Player: Passed.

Coach: How does that help you make sure you get a shot on goal?

Player: ………………………..Don’t know.

Why do young players so often think that passing is the right answer to every question or situation? Are we as adults involved in the game part of the problem? Do we over emphasise this part of the game when we are developing youth players?

Don’t get me wrong passing is a fundamental part of football and I am not someone who suggests we head off entirely in the other direction and only teach 1 v 1s every session.

Simply I noticed that I used the word ‘pass’ an awful lot in my sessions so that the answers I got from the players were in a roundabout way only the answers I gave them. No matter what the topic somehow the word pass would be mentioned often.

The more I think about what I am saying the more I realise some of the things I say could be sending a message I don’t really want to send.

An example is that often when doing 1 v 1s I will talk about taking a player on to get to the space on the other side of them which I think is fair enough. However then I hear myself saying ‘Now that you have got into that space you can pass, shoot, run with the ball, whatever ‘.

Basically it sounds or at least it sounds to me now like I am ranking them in importance with passing the ball as the first thing that should be on your mind after a successful 1 v 1. I am trying to change it to simply saying ‘Now that you have got into that space you can do whatever you want’. I am simply trying to cut down the amounts of times I say ‘Pass’ to the players.

I have challenged myself to do sessions and not use the word ‘Pass’ at all although I still want to see the players pass the ball. Here are a few of the small sided games I have played were the word pass isn’t in the rules or explanations but the players to be successful have to pass the ball frequently.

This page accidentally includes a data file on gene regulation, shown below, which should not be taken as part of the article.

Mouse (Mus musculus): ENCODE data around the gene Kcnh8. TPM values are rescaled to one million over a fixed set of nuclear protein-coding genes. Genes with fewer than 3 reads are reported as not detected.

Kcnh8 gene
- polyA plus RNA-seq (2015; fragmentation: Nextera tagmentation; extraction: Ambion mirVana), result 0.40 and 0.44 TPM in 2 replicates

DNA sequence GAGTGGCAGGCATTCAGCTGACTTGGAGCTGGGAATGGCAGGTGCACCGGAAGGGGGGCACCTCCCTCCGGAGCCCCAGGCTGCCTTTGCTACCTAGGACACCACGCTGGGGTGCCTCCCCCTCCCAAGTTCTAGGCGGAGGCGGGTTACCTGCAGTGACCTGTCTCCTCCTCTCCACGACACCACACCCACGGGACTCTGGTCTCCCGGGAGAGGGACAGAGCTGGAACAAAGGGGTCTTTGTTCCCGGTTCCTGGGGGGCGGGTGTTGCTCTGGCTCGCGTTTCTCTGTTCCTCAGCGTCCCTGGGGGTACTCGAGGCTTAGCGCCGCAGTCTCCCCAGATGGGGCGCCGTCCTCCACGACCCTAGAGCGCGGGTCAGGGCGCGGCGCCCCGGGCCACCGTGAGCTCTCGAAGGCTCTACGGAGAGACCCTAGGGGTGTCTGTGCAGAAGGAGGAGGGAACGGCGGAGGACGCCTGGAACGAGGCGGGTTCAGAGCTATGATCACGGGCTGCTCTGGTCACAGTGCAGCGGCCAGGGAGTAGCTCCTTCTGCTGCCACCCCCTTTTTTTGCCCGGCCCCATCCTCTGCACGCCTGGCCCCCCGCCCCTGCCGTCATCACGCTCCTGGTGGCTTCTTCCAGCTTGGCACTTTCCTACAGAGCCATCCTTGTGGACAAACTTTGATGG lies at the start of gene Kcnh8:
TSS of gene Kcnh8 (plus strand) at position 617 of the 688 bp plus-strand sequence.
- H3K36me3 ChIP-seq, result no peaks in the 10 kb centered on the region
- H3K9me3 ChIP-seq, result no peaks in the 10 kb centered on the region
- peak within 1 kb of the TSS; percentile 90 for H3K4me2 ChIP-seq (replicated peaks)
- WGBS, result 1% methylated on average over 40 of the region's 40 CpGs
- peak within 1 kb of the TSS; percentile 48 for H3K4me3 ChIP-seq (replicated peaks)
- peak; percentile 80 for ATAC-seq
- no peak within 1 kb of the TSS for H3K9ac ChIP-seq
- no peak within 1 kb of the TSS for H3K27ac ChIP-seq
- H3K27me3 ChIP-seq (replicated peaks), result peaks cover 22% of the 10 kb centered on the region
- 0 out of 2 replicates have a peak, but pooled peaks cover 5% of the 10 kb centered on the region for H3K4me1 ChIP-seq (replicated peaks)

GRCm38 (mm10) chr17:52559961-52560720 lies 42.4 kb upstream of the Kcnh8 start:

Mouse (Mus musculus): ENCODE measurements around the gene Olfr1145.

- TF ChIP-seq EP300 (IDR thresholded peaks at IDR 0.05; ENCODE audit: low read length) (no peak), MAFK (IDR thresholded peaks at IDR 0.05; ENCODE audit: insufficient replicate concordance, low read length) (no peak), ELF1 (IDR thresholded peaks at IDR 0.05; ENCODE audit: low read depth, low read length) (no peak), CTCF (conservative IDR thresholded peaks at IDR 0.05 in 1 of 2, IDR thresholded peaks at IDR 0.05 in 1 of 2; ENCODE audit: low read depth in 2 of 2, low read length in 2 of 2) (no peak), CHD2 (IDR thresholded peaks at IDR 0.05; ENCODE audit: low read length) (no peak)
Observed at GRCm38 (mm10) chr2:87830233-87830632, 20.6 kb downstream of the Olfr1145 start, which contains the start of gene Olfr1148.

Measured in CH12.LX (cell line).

All of these games are ideal for teams with 3 to 5 players and played with normal rules except

1 – First team were every player on your team scores wins the game.

2 – A player can’t score a 2nd goal until every other player on your team has scored.

3 – At least 3 players on your team must touch the ball in the build-up for a goal to count (or a goal is worth 5 if 3 or more of your players touch the ball in the build-up otherwise only worth one).

4 – Same player cannot score two goals in a row.

I have only just started doing this game and it has worked really well so far

5 – Fantasy Football – Lets say we are playing a 4-a-side then each team has to decide what a goal is worth for each opposition player from 4 down to 1 point i.e a goal for Jack=4, Josh=3, Jim=2 and Jeff=1. The first team to get to 21 points or more wins (or which I have not done yet you could do it that the first team to score exactly 21 points wins).

With these games it is easy to substitute ‘set up’ or ‘assist’ another player instead of saying ‘pass’ or I talk about creating goal scoring opportunities.

Like I said before passing is a fundamental part of football but feel possibly I am influencing the young players unintentionally that passing is always the right answer by constant reference to it. I want our players to consider all options equally when they make their decisions playing football and not be swayed towards one solution.

Please leave a comment or email me seanthecoach@icloud.com

Or possible leave a comment on Twitter @SeanDArcy66

Till next time

You can’t always get what you want

You know when you have a great idea for an exercise and it seems like you have thought out every possibility then reality hits. One of my sessions each week is with the U6/7s. Now they are a top group but like all groups they prefer certain types of exercises over others.

A few years ago the U6/7s at the club loved relay races. I did a different set up but essentially did a relay race every session and they never grew tired of them. The group I have now love playing ‘Chasey type’ games. I mean games were each player has a ball and someone is chasing them and they have to keep control of their football while getting away from the Chaser.

I have done plenty of different games but lately it has been getting harder and harder to come up with new ones.